Base and superstructure

We remember from our Marxist studies that the base is the most important thing and it determines the superstructure. This is well illustrated by the history of a number of important Lenin monuments. For even an idiot can carve a statue of Lenin, as it is well attested by some examples in our earlier Lenin post. But for building a stable and strong base, the knowledge of the old school was indispensable.

Kostroma. The base of the monument for the third centenary of the Romanov dynasty was built in 1913. The monument, however, was never finished. Instead, the statue of Lenin was set on the base in 1920.

Samara. The statue of Alexander II was carved by V. O. Sherwood in 1889. In 1927 it was replaced on the same pedestal by the statue of Lenin by M. G. Manizer.

Moscow, Kuzminki. The monument of Nicholas I by M. D. Bykovsky was erected in 1856. In 1920 the base was taken nearer to the promenade of the park of Kuzminki and the statue of Lenin was set on it. It was followed by the present version in the early 1970s.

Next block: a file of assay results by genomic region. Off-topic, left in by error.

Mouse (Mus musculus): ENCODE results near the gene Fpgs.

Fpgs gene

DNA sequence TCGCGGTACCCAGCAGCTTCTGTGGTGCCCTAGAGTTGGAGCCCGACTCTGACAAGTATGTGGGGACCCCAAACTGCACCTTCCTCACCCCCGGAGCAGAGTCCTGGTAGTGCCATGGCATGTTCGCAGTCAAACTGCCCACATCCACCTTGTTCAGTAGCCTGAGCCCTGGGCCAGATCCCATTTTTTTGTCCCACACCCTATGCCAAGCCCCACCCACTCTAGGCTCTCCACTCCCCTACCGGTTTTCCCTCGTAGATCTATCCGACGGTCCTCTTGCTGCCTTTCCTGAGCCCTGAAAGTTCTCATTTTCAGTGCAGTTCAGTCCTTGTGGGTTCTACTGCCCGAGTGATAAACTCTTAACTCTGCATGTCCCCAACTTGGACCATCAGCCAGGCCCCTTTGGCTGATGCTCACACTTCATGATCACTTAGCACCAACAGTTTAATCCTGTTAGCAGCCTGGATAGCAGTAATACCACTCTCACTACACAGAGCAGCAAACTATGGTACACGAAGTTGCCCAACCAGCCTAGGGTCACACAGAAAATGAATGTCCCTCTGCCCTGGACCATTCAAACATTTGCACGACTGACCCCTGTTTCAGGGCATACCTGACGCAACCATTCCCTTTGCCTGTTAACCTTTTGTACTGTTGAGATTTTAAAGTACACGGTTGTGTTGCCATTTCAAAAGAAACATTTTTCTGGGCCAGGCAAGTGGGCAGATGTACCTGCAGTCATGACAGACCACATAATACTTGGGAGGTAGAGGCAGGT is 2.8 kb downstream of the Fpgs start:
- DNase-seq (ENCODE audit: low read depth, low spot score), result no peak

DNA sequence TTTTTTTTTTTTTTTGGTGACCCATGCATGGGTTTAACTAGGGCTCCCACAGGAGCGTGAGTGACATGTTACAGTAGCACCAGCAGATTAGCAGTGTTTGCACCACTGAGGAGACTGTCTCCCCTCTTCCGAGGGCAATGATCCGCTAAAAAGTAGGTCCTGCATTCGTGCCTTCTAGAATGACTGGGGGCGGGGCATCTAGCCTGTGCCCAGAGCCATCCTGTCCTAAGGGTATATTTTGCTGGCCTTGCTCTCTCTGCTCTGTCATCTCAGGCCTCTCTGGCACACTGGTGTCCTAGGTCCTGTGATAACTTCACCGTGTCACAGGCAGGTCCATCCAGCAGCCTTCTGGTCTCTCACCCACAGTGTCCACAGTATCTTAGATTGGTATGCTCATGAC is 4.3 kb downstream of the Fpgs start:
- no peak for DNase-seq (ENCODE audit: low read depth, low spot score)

Vladimir. Czar Alexander II was substituted on his pedestal by Lenin on 5 June 1920. The corner decorations of the black base were changed for the sickle and hammer. The present statue of Lenin was made in 1950. Please observe on the facade in the background the Romanov coat of arms with the double-headed eagle and the emphatically pre-revolutionary orthography of the inscription БАНКЪ.

Rybinsk. The statue of Alexander II by  A. Opekushin was set up in 1914 and hurled down in 1918 from its pedestal which was occupied by the present statue of Lenin in 1957. Between the two dates a Lenin bust stood on it as it is illustrated by the following archive photo:

Chernyahovsk. The earlier statue was erected in 1885 in memory of the union of Germany and it was called “Kriegerdenkmal” and “Мать Германия” (Mother Germany). After the revolution it was melted down. Its base was removed for a while, until on 7 November 1954 the Lenin bust was unveiled on it.